NATO announced plans this week to increase its stockpile of artillery ammunition.
This comes as Ukrainian troops face shortages on the battlefield — and are outgunned by Russia.
A top Pentagon official stressed that Kyiv does not have the supplies that it needs.
Nearly two years into Russia's war against Ukraine, and it appears to have the upper hand in a key fight: the ammunition battle.
The situation is looking increasingly grim for Ukrainian soldiers, who have been hamstrung by insufficient ammunition stockpiles on the battlefield and are now being outgunned by Russia's troops. Such was not the case a few months ago, but Kyiv now faces uncertainty about future security assistance from its Western partners.
Celeste Wallander, the assistant secretary of defense for international security affairs, said this week that the Pentagon is aware of concerns shared by Ukraine's military leadership that its soldiers "do not have the stocks and the stores of ammunition that they require."
One critical ammunition type is artillery ammo. Last summer, Ukraine was firing up to 7,000 rounds a day, compared to 5,000 shells on the Russian side, according to a Monday report from The New York Times, which cited US and Western analysts.
But now, those figures seem to have flipped dramatically. Ukraine is firing just 2,000 rounds a day, while Russia is nearing 10,000 shells. The uptick for Moscow can be explained by increased domestic production and an influx of North Korean weaponry.
Ultimately, Ukraine's "ammunition challenge is rooted in increasing defense production," Wallander told reporters Tuesday. "And we have been working with allies and partners to expand their production of ammunition. So we're seeking to meet that."
There are major initiatives underway. NATO Secretary General Jens Stoltenberg on Tuesday announced new contracts worth $1.2 billion to buy around 220,000 155mm artillery shells, ammunition which hasplayed a key role in Ukraine's fight against Russia.
"This demonstrates that NATO's tried and tested structures for joint procurement are delivering," Stoltenberg told reporters of the contracts. "Russia's war in Ukraine has become a battle for ammunition, so it is important that Allies refill their own stocks, as we continue to support Ukraine."
Analysts at the Institute for the Study of War (ISW) think tank said its unclear if the NATO contracts will enable the alliance to send more ammunition to Ukraine or just fill its own stockpiles — both of which are important in the long run.
"Western security assistance remains vital for Ukraine as any slow reduction or sudden collapse of Western aid will very likely eliminate Ukraine's ability to defend itself," the analysts wrote in a Tuesday battlefield assessment.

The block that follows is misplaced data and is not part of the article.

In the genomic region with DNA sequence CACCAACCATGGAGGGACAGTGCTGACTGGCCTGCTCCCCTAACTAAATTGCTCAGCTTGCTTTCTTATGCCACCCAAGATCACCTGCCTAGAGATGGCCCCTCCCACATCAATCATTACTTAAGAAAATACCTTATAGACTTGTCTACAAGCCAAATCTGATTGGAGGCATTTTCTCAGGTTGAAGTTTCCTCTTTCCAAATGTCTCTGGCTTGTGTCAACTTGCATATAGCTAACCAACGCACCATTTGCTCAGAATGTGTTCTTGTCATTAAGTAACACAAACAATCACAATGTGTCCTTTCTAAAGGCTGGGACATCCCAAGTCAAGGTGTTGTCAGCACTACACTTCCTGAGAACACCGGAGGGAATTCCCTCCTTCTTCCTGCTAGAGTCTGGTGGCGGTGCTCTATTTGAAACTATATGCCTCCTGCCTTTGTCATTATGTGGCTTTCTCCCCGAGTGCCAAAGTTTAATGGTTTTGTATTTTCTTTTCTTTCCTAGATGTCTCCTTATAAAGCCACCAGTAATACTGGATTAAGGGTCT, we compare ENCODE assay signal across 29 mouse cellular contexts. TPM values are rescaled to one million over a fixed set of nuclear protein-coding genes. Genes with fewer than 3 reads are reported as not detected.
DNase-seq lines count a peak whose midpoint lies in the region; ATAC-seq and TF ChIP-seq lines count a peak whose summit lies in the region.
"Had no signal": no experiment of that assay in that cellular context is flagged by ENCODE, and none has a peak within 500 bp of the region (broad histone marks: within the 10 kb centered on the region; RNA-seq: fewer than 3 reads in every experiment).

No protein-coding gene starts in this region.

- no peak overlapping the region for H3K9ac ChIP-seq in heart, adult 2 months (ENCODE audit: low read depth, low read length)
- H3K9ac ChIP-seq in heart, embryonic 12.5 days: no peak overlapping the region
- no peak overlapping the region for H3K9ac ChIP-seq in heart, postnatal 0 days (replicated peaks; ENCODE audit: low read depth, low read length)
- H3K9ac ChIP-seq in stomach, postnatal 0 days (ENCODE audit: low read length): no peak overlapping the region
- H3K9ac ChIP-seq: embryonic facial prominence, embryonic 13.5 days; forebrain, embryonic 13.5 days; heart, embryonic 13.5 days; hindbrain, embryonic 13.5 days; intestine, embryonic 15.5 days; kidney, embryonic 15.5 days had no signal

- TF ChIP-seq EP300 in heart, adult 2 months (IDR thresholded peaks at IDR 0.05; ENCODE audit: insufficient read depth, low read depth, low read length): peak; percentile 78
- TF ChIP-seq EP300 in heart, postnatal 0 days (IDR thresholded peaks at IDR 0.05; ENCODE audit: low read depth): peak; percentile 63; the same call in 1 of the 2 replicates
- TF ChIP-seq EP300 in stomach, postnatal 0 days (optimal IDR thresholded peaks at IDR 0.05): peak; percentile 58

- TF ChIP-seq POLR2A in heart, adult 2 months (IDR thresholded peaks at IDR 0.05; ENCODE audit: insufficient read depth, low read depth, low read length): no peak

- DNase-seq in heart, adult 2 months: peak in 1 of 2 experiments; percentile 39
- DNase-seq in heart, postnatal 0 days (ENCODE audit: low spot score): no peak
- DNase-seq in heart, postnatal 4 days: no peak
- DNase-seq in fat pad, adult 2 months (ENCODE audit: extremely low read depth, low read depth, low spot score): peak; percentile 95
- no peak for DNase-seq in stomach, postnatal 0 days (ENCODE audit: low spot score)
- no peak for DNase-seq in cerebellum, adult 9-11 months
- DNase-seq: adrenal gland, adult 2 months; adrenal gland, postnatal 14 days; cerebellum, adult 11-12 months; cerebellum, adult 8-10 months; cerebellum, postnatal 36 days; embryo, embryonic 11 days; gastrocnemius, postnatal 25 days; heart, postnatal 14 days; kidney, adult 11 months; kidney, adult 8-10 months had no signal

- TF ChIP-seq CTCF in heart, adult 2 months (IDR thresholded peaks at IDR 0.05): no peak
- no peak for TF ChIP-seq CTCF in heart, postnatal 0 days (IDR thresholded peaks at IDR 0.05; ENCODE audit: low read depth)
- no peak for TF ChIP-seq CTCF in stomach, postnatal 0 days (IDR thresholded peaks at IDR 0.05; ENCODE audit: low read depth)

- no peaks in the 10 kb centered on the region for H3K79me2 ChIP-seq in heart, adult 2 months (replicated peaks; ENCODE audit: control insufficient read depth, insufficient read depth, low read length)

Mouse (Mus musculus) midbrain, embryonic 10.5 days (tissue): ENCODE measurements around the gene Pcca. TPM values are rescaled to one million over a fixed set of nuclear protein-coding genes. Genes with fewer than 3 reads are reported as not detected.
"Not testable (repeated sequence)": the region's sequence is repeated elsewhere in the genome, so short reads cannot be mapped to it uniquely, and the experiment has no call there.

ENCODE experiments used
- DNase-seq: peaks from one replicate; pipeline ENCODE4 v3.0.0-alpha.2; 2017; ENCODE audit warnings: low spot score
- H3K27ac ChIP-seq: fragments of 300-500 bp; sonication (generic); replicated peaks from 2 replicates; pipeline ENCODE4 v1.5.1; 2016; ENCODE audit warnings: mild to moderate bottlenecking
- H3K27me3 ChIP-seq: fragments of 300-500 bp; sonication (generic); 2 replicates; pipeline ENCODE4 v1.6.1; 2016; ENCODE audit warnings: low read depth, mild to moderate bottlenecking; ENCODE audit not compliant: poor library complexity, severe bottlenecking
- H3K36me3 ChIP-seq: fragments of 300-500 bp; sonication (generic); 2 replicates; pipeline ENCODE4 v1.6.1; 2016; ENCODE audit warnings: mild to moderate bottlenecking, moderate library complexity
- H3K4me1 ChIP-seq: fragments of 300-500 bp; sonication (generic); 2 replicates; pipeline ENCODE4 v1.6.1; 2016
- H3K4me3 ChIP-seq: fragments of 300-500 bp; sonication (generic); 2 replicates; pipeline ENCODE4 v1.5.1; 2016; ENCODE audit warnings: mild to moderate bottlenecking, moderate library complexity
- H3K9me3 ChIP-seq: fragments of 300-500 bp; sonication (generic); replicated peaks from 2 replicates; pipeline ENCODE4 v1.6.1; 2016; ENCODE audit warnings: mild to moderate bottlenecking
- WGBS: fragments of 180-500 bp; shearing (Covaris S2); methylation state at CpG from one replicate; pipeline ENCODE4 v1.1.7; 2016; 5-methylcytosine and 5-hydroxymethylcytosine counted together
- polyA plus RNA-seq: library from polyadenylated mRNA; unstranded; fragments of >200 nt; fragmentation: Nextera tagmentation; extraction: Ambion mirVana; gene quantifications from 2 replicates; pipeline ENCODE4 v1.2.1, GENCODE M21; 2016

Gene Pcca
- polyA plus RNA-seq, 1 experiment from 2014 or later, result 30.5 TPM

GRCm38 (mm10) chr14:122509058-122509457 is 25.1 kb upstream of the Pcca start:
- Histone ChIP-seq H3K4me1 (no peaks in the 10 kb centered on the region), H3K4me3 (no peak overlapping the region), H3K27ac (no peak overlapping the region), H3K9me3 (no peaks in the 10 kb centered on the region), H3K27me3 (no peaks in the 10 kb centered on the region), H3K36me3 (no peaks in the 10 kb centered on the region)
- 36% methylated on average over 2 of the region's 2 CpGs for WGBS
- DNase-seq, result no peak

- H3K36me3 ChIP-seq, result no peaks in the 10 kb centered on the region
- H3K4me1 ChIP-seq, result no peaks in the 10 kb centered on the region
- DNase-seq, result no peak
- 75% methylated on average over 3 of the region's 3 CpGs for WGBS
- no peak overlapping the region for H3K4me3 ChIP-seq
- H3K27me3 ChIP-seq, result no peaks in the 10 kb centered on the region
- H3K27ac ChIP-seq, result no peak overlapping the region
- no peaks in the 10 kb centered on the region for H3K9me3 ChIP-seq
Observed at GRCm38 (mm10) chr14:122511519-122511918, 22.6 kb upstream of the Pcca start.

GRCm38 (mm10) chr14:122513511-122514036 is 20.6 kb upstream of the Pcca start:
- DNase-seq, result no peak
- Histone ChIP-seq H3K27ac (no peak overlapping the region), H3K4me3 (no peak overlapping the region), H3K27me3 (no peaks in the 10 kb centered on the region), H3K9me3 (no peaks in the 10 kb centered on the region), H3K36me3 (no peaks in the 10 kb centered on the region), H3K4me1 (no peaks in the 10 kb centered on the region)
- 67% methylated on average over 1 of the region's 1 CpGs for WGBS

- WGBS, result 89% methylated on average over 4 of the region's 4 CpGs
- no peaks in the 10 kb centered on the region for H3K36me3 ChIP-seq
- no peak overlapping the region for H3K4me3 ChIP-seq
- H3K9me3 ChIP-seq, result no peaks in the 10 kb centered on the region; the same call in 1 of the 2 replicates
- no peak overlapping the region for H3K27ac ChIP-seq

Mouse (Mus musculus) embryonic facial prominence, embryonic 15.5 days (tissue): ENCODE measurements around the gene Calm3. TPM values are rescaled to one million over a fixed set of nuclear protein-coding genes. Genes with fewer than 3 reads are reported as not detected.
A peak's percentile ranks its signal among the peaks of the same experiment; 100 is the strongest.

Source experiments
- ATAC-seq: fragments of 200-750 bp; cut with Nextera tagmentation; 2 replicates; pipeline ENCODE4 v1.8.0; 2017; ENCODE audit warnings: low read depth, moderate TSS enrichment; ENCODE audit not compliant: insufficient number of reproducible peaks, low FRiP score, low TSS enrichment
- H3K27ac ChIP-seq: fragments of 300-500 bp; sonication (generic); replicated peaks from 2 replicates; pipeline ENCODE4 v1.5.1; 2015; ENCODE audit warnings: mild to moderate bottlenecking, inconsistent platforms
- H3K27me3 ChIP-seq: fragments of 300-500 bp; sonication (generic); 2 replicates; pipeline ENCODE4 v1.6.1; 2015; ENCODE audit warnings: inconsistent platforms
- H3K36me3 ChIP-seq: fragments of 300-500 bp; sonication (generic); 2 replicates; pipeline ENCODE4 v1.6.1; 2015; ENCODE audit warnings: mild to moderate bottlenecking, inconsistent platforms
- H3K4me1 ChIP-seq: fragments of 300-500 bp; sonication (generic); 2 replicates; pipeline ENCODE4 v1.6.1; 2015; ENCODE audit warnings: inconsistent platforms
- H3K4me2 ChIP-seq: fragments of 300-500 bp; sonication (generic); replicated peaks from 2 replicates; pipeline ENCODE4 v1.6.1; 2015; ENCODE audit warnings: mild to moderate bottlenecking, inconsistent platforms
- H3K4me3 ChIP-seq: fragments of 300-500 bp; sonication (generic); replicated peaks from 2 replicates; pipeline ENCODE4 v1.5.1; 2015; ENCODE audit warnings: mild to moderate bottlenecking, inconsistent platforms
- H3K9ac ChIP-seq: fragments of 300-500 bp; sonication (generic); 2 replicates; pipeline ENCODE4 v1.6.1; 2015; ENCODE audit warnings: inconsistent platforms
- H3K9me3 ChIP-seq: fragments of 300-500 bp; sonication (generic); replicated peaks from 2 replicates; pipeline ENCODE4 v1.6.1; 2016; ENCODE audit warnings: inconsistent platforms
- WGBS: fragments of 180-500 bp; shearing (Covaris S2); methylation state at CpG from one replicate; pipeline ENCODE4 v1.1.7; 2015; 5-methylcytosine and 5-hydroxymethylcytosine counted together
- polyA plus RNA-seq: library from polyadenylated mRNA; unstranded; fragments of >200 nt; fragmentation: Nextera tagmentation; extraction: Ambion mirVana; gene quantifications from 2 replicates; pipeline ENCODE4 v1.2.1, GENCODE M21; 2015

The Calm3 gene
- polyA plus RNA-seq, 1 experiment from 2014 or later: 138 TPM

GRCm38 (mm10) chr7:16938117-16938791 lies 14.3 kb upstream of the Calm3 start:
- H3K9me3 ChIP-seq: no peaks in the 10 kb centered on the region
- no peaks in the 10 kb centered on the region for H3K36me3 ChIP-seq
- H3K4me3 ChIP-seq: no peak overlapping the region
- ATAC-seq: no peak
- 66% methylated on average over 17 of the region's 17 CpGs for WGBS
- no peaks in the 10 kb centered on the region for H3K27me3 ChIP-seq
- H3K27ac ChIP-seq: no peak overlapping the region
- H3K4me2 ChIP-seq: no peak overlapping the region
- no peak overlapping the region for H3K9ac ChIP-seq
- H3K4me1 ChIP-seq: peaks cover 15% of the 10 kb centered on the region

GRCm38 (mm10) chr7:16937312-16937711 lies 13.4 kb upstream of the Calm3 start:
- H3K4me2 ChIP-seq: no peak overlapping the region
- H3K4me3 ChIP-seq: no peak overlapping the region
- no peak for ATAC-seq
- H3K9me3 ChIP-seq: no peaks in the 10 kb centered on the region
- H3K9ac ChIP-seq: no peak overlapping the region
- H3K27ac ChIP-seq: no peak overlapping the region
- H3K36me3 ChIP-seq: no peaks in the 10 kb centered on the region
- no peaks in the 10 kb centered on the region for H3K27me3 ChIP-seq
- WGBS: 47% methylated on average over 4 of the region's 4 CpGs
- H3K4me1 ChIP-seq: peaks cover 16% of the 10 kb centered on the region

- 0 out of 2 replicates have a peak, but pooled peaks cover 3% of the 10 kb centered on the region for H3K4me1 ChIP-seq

Reductions in aid, they added, "could lead to the Russian military capturing significantly more territory in Ukraine, bringing Russian forward bases closer to the borders of NATO member states."
"The replenishment of NATO stockpiles is also an important endeavor, as ISW also continues to assess that NATO rearmament is necessary to deter — and if necessary defeat — any future Russian attack on NATO's eastern flank," the analysts said.
Efforts to boost ammunition production are not just limited to NATO, either. European Union countries are pushing to get much-needed artillery shells to Kyiv, while Ukrainian officials have also signaled a desire to increase outputs both at home and abroad.
"Every aspect of logistics needs to be expedited," Ukrainian President Volodymyr Zelenskyy stated in his nightly address to the nation earlier this month following a meeting with top military and political figures and an analysis of artillery shell availability.
"We also discussed the launch of new production lines for weapons and ammunition in Ukraine — at our enterprises and together with partners," he said.
Right now, the biggest unknown is the future of US security assistance to Ukraine; additional military funding has remained held up by Congress, despite repeated pleas of urgency from the Biden administration.
Pentagon officials have asserted that without more money, Washington can't outfit Kyiv with weapons at the same levels and pace that it has done since the early days of the war. The implications of aid drying up are incredibly high-stakes, American and Ukrainian officials warn. Some have said that the Ukrainians will lose without continued assistance.
"The continued lack of funding has forced us to pause drawing down additional items from our inventories, given the implications for our own military readiness," Pentagon Press Secretary Maj. Gen. Pat Ryder told reporters on Tuesday.
These limitations, he added, prevent "us from meeting Ukraine's most urgent battlefield needs to include things like artillery rounds, anti-tank weapons, air defense interceptors."
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